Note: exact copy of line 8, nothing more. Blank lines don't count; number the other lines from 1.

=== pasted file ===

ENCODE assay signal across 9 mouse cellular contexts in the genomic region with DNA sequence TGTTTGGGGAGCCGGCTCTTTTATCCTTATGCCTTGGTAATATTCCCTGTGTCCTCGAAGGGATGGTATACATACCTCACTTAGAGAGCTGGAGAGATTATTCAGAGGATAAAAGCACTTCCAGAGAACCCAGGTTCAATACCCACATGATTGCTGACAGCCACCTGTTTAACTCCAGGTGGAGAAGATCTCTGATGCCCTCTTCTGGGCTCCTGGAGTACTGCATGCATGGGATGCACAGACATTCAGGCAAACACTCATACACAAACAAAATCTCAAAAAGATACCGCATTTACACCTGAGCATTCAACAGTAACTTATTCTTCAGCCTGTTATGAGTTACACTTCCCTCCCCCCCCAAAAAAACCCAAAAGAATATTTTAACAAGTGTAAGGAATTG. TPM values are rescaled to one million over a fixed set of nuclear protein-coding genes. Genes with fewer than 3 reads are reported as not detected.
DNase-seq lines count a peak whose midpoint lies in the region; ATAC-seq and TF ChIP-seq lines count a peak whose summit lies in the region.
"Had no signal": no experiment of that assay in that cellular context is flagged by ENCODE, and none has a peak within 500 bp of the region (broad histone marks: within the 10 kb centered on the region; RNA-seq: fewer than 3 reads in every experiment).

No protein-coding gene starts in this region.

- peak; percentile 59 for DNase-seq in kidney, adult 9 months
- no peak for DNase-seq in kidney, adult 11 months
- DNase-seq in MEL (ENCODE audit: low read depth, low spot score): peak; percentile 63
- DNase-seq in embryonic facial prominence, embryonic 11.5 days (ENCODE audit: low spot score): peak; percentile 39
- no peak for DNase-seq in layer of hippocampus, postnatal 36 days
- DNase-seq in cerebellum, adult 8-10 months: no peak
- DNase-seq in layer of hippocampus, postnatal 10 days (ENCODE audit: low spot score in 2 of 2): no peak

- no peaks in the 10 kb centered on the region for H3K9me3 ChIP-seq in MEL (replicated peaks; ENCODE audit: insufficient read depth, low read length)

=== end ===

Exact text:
- DNase-seq in embryonic facial prominence, embryonic 11.5 days (ENCODE audit: low spot score): peak; percentile 39